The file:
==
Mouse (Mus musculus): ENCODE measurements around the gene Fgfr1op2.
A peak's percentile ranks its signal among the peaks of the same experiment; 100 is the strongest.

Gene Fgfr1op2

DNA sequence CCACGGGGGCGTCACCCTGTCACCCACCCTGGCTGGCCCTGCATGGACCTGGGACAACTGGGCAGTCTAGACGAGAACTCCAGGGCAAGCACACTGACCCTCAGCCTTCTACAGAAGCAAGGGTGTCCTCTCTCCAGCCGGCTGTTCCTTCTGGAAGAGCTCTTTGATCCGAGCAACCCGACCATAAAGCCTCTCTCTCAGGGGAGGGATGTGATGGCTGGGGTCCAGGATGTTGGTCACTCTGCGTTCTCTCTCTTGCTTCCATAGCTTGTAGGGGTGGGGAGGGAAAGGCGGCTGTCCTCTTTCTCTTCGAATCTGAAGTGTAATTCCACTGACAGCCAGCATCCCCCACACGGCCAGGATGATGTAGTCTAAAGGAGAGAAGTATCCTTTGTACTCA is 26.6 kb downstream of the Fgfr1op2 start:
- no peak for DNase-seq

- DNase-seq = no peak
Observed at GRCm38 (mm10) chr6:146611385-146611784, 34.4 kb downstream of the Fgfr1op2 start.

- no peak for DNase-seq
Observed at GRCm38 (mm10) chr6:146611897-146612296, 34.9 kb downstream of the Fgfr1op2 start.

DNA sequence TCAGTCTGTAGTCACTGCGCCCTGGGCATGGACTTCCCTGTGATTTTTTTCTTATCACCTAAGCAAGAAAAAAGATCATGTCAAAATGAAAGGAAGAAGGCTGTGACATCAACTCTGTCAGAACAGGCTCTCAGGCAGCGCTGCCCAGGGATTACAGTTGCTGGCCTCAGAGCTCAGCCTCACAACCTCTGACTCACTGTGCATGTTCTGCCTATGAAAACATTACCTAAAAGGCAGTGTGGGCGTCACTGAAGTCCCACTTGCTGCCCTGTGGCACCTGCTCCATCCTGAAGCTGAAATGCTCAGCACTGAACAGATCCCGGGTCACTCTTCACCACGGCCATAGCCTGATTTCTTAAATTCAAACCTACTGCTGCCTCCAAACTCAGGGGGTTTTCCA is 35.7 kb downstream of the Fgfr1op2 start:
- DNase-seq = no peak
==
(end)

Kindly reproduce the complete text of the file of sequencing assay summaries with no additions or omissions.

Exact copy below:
Mouse (Mus musculus): ENCODE measurements around the gene Fgfr1op2.
A peak's percentile ranks its signal among the peaks of the same experiment; 100 is the strongest.

Gene Fgfr1op2

DNA sequence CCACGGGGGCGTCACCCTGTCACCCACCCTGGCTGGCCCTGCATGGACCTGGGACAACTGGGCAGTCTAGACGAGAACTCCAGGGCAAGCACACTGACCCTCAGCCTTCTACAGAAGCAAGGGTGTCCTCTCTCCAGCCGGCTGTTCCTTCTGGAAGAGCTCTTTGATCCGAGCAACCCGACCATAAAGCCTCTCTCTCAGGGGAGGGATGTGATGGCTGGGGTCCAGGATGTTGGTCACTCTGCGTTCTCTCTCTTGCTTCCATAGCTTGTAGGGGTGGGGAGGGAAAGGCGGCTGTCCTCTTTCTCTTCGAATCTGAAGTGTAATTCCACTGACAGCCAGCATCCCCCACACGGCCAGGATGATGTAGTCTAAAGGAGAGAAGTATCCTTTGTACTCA is 26.6 kb downstream of the Fgfr1op2 start:
- no peak for DNase-seq

- DNase-seq = no peak
Observed at GRCm38 (mm10) chr6:146611385-146611784, 34.4 kb downstream of the Fgfr1op2 start.

- no peak for DNase-seq
Observed at GRCm38 (mm10) chr6:146611897-146612296, 34.9 kb downstream of the Fgfr1op2 start.

DNA sequence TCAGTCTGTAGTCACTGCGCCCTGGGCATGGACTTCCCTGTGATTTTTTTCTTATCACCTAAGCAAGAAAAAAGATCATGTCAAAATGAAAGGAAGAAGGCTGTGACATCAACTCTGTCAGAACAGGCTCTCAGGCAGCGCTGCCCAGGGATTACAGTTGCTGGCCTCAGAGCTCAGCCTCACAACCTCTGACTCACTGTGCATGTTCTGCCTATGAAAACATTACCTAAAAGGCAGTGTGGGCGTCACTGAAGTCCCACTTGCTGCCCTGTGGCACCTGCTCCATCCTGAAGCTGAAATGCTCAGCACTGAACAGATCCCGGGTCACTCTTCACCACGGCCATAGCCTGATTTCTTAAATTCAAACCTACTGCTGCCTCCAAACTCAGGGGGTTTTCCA is 35.7 kb downstream of the Fgfr1op2 start:
- DNase-seq = no peak